Born and bred in
Ride & handling: Fast and smooth riding, though we'd like to see a slacker head angle
The Storm 1.0 takes off fast, transferring power efficiently thanks to its big squared-off down tube and the carbon ‘meat’ around the bottom bracket. Settle into the comfy own-brand saddle and keep the cranks turning and you'll feel the ground passing under your tyres at a pace that's hard to ignore. "Clipping along nicely" was the phrase that came to mind.
We were able to get a comfortable cross-country race style position with the wide flat bar and 80mm stem, and the Silverback has an ability to carry speed that we've only found on big-wheeled bikes. Once you're into your rhythm this means you can soft-pedal a bit more than on a 26in bike, saving energy with no loss of speed.
But this bike isn't just about straight-line pace – it offers excellent traction, too. There's an old flight of steps on one of our test routes that can be tricky to ride smoothly as each one is slightly shorter than your average 29er wheelbase. With 23psi in the rear Maxxis CrossMark, the Silverback ate them up – no slipping or spinning, just nailed-on drive.
With steeper geometry than some 29ers, the Silverback feels light through the bar – ideal for new riders looking to steer the Storm through oceans of singletrack at average trail speeds. Where it begins to show its limitations is when you're trying to go a bit faster downhill, particularly on wet or loose surfaces.
Geometry wise, the Silverback falls in the middle of the current 29er spectrum. The 73° seat angle is about par for a 26in-wheeled performance hardtail, and with an inline seatpost places the rider reassuringly between the wheels and on top of the pedals. Continuing the build-it-like-a-26er theme is Silverback's choice of a head 70° angle – not as steep as some, like Felt’s uber steep 72°, but not quite the forward thinking, trail bike chasing 68° that we've come to like.
There’s plenty of precision from the tapered head tube and 15mm fork axle, and there’s grip in the low-profile rubber too. But when the front starts to slide the lack of front end trail means there isn’t much time to make corrections before the tyre checks out.
Bigger tyres won’t help other than to make it a slower rolling, more physically taxing ride. Relaxing the head angle by a degree or two, however, would lose you nothing in the tight stuff but would give big gains at speeds over 10mph. To uncork the Storms's potential we’d suggest investing in some angled headset cups. Then you’d be seriously troubling the trail every time it got fast and technical.
As it is, if you ride cross-country and rolling trails on a hardtail or a 100mm-travel full-suspension bike then you're likely to fall in love with the Silverback. Casual round-the-woods escapades are made even more casual and lap time hunting types will be able to shave time in most instances. So that’s pretty much everybody satisfied bar the big-hitters.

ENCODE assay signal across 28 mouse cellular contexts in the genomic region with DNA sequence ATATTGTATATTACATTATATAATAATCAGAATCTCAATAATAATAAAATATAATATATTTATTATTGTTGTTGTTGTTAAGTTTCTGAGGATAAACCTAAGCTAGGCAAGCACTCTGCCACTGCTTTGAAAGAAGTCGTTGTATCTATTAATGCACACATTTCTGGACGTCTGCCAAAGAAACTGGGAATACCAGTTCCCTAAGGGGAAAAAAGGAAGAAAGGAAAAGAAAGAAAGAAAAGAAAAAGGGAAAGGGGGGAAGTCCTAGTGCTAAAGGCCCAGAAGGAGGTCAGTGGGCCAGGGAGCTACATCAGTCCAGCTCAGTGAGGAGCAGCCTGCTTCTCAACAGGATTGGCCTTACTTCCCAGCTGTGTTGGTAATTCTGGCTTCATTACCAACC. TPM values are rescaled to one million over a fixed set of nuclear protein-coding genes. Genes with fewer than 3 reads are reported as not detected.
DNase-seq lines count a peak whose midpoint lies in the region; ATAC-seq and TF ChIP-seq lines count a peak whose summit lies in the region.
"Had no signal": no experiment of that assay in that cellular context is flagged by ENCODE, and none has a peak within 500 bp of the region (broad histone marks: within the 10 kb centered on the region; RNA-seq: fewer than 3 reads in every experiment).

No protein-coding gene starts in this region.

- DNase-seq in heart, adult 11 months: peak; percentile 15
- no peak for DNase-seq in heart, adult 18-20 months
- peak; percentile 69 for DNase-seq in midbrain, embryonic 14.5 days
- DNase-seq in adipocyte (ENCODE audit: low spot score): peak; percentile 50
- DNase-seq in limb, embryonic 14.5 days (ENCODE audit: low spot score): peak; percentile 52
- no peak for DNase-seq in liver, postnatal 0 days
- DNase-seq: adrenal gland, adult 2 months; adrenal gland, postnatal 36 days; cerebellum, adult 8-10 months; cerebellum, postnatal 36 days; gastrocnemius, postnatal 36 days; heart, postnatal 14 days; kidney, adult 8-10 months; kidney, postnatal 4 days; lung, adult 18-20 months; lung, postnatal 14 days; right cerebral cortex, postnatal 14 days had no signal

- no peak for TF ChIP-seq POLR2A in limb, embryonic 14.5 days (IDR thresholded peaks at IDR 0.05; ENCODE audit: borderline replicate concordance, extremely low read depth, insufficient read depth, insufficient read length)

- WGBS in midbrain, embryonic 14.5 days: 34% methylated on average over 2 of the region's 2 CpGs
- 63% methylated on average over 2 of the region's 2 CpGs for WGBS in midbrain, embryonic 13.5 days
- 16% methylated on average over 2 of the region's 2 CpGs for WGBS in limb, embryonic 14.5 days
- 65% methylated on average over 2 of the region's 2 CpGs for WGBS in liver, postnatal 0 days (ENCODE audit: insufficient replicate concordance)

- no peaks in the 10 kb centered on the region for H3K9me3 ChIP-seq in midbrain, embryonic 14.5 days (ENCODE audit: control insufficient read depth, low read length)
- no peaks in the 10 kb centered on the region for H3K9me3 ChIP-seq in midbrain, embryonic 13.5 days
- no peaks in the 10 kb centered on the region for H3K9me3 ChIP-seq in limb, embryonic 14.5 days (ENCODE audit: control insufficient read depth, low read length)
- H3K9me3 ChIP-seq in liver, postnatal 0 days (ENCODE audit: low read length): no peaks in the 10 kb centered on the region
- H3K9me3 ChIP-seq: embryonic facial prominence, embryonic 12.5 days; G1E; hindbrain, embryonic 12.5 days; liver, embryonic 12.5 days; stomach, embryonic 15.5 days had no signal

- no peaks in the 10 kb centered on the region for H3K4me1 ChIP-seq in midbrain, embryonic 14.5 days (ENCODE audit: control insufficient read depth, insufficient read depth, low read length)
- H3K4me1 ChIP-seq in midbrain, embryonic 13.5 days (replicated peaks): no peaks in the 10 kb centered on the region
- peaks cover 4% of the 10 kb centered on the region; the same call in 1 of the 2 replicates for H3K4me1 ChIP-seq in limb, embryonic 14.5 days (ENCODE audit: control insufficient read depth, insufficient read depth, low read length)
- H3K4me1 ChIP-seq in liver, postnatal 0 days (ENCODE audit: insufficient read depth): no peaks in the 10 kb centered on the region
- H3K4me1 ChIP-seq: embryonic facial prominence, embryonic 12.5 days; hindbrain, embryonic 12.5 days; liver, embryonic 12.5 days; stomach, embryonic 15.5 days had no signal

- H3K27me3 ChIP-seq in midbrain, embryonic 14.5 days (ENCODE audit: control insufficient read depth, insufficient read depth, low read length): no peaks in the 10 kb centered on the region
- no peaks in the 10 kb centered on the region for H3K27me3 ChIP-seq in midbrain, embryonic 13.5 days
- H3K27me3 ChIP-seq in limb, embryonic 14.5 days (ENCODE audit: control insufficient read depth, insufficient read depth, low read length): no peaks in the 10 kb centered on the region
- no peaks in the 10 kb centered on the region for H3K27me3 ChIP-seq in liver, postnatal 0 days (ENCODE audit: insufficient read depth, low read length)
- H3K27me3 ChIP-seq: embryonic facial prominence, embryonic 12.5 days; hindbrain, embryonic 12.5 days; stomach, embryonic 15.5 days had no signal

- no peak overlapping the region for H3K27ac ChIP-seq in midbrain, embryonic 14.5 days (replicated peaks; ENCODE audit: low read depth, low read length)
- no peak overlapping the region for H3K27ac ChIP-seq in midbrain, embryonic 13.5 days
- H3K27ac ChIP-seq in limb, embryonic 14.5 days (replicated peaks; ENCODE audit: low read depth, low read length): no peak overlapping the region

Frame & equipment: Good looking carbon chassis and well thought out parts pick
The Silverback's full-carbon monocoque frame has a blend of purposeful angles and gently curving swoops that reminded us of the Niner Air 9 Carbon. That was touted as one of the best looking bikes of 2011, so the Storm is no bag of spanners. The bike looks compact, aggressive and ready to get you up the trail with speed.
Look a bit closer than the skin and you'll see that there's quite a bit going on with the chassis, too. There are flex busting tube flares, comfort enhancing pinches and a delicacy to the seatstays that demonstrates Silverback's understanding that you need more than just stiffness from a frame designed to be ridden as far as this mile busting big-wheeler.
The low standover height prevents the Storm looking tall and ungainly – still a common issue for many 29ers, and one which puts off a lot of shorter riders from visually ‘getting’ the bigger wheel picture. The overall impression is of a fast handling bike, but dare we say one that's engineered not to frighten or confuse the 29er-curious 26er rider.
The 10-speed Shimano Deore XT transmission and SLX brakes are stunningly effective. So much so that you can find yourself overshifting and locking wheels to begin with. The RockShox SID100 RL fork is a class act and its 15mm axle links to the light and flighty Stan’s Crest wheelset for maximum steering precision. Just what the cross-country doctor ordered.
There’s nothing about this package that we’d change in a hurry. In fact, we’d be happy to plug a year's worth of riding into the bike before we even thought about upgrading anything. The next-step-down Storm 2.0 model uses a Shimano SLX transmission but is essentially the same beast, just a bit easier on the pocket.